Synch licensing panel. Outdustry asked question about their experiences in mainland #China. Met with general silence apart from film producer who says film syncs are growing nicely. #musicmatters #singapore #od #t #t http://bit.ly/16ajkAk

6Outdustry Instagram, Staff Blog,

At #musicmatters #singapore. Look forward to some live coverage #od #f #t http://instagram.com/p/Zo2ILHk_DA/

6Outdustry Instagram, Staff Blog,

At #globalmobileinternetconference in #beijing. Lots of #games, lots of #apps, not a lot of #music. #GMIC #f #t #od http://bit.ly/11RGcxS

6Outdustry Instagram, Staff Blog,

Spotify Asia Off To Promising Start

Two days after Spotify announced it’s first launches in Asia - via Hong Kong, Malaysia and Singapore - and it looks like they are off to a good start, making strong entries in the various iTunes Free App stores:

Hong Kong iTunes, April 18th:

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Singapore iTunes, April 18th:

Malaysia iTunes, April 18th:

It is interesting to note the absence of an “Unlimited” tier, leaving only free and Premium (unlimited access with full cross-device functionality) - a strategy that makes sense in emerging markets where “mobile-first” is that much more important.

Premium prices come in as:

Hong Kong : HK$ 48 ~ $6.18 USD

Malaysia : MYR 14.9 ~ $4.92 USD

Singapore : SG$ 9.9 ~ $8.01 USD

These markets have been carefully picked as “the perfect stepping stones” into Asia according to Spotify’s Asia Head Sriram Krishnan, speaking to The Next Web, highlighting the heathy local indie scenes and advanced social media behaviour, particularly with regards to crucial Spotify social partner Facebook.

Strategically speaking Hong Kong and Singapore are seen as the go-to locations for headquartering international corporations coming in to the region. Combined with their small but relatively well developed music industries, these two territories (plus the also fairly small Malaysia) represent obvious launch markets for Spotify to get a feel of the region. There is no question that Spotify will need to approach Asia differently to elsewhere in the world so this move makes sense as a cautious entry. One that, so far it seems, is being received well.

6Asia, Spotify, Asia Music Industry, Asia Digital Music, Medium,

Intrigue In The Chinese Digital Music Industry : What Exactly Is Happening on July 1st?

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Image credit: Sohu

Something is afoot in the Chinese digital music space. At the end of last year we saw a number of major music services including QQ Music, Baidu Music, Kugou and Duomi - having apparently reached a private agreement - publicly announce [UPDATE 9th June 2013: They did not make a public announcement] start moving towards charging for their music services in the very near future (a Dec 31st 2012 deadline was mentioned but evidently not adhered to).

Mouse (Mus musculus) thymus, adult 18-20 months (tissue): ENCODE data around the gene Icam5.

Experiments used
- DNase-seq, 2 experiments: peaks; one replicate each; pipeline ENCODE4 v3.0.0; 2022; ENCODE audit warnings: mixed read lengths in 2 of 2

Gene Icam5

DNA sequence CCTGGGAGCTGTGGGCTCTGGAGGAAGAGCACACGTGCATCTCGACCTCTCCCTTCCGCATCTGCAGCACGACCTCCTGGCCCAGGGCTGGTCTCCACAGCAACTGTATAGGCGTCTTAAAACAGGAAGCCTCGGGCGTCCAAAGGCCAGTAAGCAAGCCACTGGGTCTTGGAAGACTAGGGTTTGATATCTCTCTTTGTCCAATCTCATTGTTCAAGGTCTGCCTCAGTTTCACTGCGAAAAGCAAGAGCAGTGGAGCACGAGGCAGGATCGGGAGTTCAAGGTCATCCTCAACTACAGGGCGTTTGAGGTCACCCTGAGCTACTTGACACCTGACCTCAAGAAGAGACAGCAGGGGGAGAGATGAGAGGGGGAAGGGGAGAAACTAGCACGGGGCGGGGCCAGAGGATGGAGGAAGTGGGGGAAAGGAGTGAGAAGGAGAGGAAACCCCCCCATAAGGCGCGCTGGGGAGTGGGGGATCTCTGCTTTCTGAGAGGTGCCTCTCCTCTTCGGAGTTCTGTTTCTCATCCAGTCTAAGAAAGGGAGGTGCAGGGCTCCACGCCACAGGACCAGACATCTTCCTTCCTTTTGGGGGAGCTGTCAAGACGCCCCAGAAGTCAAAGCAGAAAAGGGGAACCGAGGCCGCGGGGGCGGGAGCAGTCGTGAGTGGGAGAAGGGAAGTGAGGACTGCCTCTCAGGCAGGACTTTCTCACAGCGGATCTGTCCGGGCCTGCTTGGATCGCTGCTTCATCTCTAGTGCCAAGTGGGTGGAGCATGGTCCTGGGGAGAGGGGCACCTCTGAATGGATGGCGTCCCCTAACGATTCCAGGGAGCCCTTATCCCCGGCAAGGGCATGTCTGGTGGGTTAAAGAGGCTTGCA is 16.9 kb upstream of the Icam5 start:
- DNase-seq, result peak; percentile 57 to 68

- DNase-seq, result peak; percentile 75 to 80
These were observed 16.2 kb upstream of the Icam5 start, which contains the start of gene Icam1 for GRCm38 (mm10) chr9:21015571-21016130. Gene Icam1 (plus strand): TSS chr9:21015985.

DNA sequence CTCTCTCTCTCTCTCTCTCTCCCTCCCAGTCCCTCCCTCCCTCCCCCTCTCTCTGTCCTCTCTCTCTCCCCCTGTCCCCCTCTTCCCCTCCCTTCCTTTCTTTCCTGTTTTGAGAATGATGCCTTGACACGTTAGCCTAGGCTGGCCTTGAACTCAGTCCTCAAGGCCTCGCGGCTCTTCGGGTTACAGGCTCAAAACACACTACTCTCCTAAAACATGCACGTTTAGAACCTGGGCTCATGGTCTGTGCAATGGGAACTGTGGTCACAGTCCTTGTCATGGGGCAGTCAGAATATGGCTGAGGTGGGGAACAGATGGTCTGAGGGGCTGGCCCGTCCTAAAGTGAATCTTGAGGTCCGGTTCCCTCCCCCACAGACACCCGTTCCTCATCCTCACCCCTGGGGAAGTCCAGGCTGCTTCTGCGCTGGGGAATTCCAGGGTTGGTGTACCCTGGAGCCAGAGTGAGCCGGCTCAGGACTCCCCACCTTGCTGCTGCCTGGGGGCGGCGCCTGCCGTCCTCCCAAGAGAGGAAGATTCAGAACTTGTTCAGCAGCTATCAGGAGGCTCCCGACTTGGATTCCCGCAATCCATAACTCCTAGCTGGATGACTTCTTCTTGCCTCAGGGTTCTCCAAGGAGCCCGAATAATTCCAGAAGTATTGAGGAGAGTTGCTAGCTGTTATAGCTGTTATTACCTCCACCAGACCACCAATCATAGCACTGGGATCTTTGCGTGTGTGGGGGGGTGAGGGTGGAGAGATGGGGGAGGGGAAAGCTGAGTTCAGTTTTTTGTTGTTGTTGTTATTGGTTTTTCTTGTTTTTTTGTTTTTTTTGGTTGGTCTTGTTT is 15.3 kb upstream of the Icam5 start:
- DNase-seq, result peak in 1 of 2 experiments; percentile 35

Fast forward to March 19th and an announcement from famous music composer, producer and TV talent judge, Gao Xiaosong, that July 1st was now the big date for the change and that “various record labels, music websites and the government are all doing the tail-end of the work. The Chinese online music market will step into an era of legal copies.”

The SPs initially took a “this is news to us” (Chinese article) approach, which then developed slowly into some kind of recognition of the situation. The assumption is that, as the new boss of a well funded music label, Gao Xiaosong tried to force the hands of the SPs by announcing early and putting pressure on people to actually deliver. He is also not shy of publicity either, it is worth noting.

Since then, rumours have been flying around the Chinese internet. Long time observers of the Chinese digital music landscape will be a little wary of any silver bullet solutions and supposed “deadlines”, having seen countless such announcements before, but there seems to be more convergence at play this time round. July 1st may not be the world changing event some have suggested, but broadly implemented paid-for music services now seem to be an inevitability in China.

With that in mind, we will be keeping a close eye on this story. As a primer for new-comers to the situation we have translated this recent round-up article from China Economic Weekly (via Sohu) for your reading pleasure:

Read More

6China, China Digital Music, China Music Industry, Medium, Translation, News Link,

Fresh off the press: The first official #China CD releases of #Adele 19 & 21 albums. Patience is a virtue! #BeggarsChina @officialadele @xlrecordings @swilso26 #od #t #f http://bit.ly/ZbbssQ

6Outdustry Instagram, Staff Blog, Medium,

#Grimes at a packed #MAOLive #Beijing. Love this girl. #JUE13 #JueFestival2013 @splitworks #od #t #f @4ad http://bit.ly/ZgBDtR

6Outdustry Instagram, Staff Blog,

#GangOfFour with #reTROS and #AVOkubo at #YugongYishan #Beijing. Another great show from @splitworks #JueFestival2013 #JUE13 #od http://instagr.am/p/XGgp6UE_DD/

6Outdustry Instagram, Staff Blog,

Social Media Panel At Bookworm Literary Festival

L to R: Ed Peto (Outdustry), Hu Yong (ChinaFile), Duncan Hewitt (BBC/Newsweek). Photo Courtesy of the Bookworm Literary Festival

Last week I was asked to moderate a panel at the Bookworm Literary Festival here in Beijing. The panel was called “Future Perfect : Social Media” and was described thusly by the organisers:

"Due to governmental and technological restraints, social media is different in China - in both form and function - than in other countries. Join us as Duncan Hewitt (Get Rich First) and Hu Yong, the MediaFile Editor at the newly launched ChinaFile and Professor of Media Studies at Peking University discusses the possible social, economic and political implications of social media in China; the way the government is both using and regulating social media and what the future for this powerful media is.”

Due to the sensitive nature of the subject material we opted for an “off the record” approach - i.e. the speakers are not to be quoted - which led to a fascinating, free-ranging chat from two bona fide China social media experts. To get the ball rolling, though, I offered up the following introduction to the subject:

"It has been said that there two internets on the planet: The internet, and the Chinese internet. Of the 2.4 billion internet users in the world, currently around 24% (570 million) of these reside within China, inside one of the most tightly controlled internet environments in the world.